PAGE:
Theilade is also concerned that Prey Lang is not included in the World Database on Protected Areas (WDPA), which is administered by the United Nations Environment Programme (UNEP).
UNEP confirmed to Mongabay that Prey Lang is not in the database, saying that it is working with the Ministry of Environment to verify data submitted by local communities. However, Theilade and other researchers suspect there may be an ulterior motive behind the Cambodian government’s hesitancy to provide this information.
“There is a real concern that the government has purposefully not included Prey Lang in the WDPA because they never intended to conserve it,” Theilade said in an email.
Jessica Stewart at UNEP told Mongabay that in the meantime, Prey Lang is included in a database on indigenous and community conserved areas, where it is actually highlighted as a case study. However, the entry says PLCN and the Ministry of Environment work together to conserve the forest and does not mention the alleged government complicity in illegal logging.
Pheaktra said the environment ministry is working to add Prey Lang to the WDPA database and denied that the ministry is complicit in deforestation, saying its rangers “protect the forest and take legal action against illegal logging.”
But another PLCN member, Srey Thei, said this is not the case. “Local authorities and the environmental department never catch or arrest anybody who commits illegal logging. I’ve never seen them punish anyone for that,” he said.
The United Nations Development Programme also says it works with the Cambodian government, specifically the Ministry of Environment, to implement a REDD+ project to reduce deforestation, and is working to improve government capacity to develop deforestation alert systems. REDD+, which stands for reducing emissions from deforestation and forest degradation, is a program through which developed countries provide financial incentives to their developing, tropical counterparts to help them keep their forests intact.
“Indeed, UNDP believes that such almost real time deforestation alert systems will be critical to increase the [Cambodian government’s] response capacity, enforce the forest law and improve sustainable forest management,” said Nick Beresford, the UNDP resident representative in Cambodia.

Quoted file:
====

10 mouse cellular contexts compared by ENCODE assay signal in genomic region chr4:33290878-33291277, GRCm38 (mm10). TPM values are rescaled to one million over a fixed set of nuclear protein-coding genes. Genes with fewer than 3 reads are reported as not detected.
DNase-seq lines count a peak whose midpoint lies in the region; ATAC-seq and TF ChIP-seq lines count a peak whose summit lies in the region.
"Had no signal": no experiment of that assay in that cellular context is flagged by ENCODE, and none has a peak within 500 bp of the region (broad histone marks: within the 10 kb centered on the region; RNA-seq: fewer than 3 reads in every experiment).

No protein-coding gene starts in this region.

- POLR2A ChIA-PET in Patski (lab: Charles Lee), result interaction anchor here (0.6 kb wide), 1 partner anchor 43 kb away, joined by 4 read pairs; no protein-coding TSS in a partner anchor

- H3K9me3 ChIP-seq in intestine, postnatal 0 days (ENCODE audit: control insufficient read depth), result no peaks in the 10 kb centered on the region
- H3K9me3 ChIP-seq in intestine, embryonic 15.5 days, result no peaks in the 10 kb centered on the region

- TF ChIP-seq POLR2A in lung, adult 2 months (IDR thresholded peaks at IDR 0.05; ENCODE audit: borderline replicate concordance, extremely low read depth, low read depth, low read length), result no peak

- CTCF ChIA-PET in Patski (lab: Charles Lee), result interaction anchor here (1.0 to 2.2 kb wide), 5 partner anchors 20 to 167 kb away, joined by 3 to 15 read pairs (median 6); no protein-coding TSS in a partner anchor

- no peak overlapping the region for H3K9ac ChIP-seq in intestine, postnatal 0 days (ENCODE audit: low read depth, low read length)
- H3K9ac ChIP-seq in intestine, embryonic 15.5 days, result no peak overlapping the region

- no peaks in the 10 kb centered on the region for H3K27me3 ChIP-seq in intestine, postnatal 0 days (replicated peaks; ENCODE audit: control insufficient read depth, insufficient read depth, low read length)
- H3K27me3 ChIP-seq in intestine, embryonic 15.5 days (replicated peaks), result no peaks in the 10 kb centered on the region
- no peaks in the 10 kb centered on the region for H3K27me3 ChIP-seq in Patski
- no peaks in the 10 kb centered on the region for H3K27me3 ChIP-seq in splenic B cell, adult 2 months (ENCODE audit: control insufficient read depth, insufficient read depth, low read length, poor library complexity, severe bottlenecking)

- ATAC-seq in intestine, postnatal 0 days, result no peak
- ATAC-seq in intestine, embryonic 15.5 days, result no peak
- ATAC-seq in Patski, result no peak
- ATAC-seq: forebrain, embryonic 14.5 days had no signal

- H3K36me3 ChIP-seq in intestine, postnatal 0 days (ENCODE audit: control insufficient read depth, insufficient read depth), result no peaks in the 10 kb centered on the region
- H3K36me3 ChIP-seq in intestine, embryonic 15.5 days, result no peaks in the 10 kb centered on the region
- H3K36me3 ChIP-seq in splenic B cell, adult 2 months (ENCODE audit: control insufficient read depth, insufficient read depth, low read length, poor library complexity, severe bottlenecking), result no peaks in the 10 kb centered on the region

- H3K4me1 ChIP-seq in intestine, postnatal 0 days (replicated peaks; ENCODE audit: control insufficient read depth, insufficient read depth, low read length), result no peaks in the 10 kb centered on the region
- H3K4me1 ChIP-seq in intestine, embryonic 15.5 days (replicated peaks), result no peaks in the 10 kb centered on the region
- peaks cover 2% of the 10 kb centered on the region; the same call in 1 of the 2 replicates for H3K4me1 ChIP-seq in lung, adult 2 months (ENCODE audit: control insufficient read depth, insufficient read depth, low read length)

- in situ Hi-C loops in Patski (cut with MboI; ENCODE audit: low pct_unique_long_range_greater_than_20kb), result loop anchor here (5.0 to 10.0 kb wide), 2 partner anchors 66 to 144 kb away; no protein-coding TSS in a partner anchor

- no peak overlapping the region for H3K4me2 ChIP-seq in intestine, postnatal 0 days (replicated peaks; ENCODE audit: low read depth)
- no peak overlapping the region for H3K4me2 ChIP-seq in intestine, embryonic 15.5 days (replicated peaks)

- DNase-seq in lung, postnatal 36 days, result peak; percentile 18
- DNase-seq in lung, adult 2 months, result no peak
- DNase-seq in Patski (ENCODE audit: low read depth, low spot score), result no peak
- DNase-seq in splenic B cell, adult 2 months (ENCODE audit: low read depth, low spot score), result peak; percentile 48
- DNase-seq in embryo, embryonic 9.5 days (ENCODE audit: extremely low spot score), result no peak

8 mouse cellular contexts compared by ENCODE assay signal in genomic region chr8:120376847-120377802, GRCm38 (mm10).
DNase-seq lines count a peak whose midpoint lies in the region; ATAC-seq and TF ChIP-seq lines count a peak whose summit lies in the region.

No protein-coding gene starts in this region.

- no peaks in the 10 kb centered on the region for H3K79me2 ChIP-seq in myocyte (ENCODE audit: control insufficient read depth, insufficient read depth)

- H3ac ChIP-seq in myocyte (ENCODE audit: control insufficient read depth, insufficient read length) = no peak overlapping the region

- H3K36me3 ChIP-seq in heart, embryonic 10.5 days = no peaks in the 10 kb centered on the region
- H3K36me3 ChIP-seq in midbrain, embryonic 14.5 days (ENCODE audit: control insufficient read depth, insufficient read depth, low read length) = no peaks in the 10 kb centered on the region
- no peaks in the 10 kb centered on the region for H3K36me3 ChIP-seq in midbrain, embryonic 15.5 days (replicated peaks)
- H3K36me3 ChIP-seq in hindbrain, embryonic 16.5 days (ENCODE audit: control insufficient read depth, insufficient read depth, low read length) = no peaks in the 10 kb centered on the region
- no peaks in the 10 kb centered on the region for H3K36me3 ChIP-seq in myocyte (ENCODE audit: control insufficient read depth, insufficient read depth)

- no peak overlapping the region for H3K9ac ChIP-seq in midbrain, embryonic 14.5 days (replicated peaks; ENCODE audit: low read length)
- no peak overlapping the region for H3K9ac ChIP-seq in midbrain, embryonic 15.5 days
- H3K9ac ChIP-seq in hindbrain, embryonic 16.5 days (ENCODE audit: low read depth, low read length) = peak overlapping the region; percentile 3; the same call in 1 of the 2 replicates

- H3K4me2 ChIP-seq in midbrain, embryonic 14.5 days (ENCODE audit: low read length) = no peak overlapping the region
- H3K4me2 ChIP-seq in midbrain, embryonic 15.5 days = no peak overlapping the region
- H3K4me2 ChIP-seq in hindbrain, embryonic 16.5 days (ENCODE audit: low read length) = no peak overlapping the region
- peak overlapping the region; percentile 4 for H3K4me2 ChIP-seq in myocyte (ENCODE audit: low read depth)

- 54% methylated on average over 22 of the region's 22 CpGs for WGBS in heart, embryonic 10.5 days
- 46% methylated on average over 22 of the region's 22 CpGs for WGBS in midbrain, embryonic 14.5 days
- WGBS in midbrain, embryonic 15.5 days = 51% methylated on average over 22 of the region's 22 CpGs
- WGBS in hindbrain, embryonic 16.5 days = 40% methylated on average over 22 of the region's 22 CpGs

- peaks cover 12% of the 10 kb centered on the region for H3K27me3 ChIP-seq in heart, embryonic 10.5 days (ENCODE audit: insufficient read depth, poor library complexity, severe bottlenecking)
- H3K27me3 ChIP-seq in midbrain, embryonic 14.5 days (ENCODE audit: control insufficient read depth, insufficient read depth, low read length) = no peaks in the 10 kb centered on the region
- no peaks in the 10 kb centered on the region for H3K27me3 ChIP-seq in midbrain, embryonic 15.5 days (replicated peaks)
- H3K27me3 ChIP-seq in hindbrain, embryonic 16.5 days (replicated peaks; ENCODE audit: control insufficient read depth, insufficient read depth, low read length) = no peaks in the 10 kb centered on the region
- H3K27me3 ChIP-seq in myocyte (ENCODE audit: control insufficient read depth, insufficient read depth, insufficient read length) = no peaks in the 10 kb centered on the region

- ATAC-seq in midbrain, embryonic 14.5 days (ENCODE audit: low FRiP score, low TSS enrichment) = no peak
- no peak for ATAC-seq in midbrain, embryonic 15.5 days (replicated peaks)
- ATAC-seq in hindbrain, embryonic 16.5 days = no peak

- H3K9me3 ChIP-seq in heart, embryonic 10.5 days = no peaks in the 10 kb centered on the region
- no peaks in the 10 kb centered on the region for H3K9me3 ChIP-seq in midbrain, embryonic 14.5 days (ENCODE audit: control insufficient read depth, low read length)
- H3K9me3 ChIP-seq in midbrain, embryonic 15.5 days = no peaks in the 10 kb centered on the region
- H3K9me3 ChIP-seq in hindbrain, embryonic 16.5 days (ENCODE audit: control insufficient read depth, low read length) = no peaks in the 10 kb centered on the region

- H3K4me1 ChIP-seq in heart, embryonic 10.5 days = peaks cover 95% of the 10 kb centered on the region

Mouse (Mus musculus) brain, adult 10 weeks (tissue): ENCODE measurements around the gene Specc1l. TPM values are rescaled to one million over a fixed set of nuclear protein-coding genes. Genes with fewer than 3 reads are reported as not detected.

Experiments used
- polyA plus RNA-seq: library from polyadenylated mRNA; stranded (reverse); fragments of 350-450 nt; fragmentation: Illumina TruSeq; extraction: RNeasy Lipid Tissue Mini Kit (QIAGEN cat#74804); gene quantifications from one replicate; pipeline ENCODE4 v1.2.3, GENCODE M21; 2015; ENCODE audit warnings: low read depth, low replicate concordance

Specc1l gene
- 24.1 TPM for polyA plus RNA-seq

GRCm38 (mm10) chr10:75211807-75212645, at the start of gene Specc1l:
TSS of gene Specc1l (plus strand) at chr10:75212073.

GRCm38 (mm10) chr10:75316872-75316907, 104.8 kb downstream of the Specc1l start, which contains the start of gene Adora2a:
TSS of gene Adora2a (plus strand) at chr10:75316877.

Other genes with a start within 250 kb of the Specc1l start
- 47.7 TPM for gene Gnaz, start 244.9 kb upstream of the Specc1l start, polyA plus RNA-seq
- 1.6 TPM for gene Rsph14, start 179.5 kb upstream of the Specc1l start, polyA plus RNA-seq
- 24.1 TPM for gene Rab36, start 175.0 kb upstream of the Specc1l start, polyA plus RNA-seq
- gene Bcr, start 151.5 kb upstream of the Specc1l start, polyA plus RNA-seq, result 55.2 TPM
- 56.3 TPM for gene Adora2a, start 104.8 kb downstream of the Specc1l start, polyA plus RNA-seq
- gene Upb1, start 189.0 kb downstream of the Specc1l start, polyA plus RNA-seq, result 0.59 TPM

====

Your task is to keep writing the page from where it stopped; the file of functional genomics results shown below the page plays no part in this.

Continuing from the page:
Beresford added the REDD+ system is an “opportunity for government and civil society organizations to work more closely together in pursuit of a common objective to preserve protected areas.”
But many in civil society would disagree that the Cambodian government and the environmentalists have the same objective. Lu himself appears to be a member of the REDD+ Consultation Group, despite his well-documented, lengthy involvement in illegal logging. Requests for comment sent to Lu for this story went unanswered, but he previously told Mongabay that the environment ministry had ordered him to allow loggers to access Prey Lang and that he felt powerless to refuse.
The U.S. is also actively involved in Prey Lang conservation, financially supporting the $21 million Greening Prey Lang project. The U.S. Embassy in Cambodia said it is “concerned about continued deforestation” and has met with both the PLCN and the government in an attempt to mediate the conflict. The U.S. has also tried to facilitate communication between Cambodia and the WDPA to accelerate the process of adding Prey Lang to the database.
But Leng dismissed the projects by USAID and other donors as “useless” given the scale of deforestation.
“If there is no more forest, how can we conserve wildlife or operate REDD+ projects?” he said.
Lead Image Source: Image of a Sunda clouded leopard by Spencer Wright via Wikimedia Commons (CC BY-SA 2.0).
Editor’s note: This story was powered by Places to Watch, a Global Forest Watch (GFW) initiative designed to quickly identify concerning forest loss around the world and catalyze further investigation of these areas. Places to Watch draws on a combination of near-real-time satellite data, automated algorithms and field intelligence to identify new areas on a monthly basis. In partnership with Mongabay, GFW is supporting data-driven journalism by providing data and maps generated by Places to Watch. Mongabay maintains complete editorial independence over the stories reported using this data. This article by Andrew Nachemson was first published on 13 May 2020 on Mongabay.com.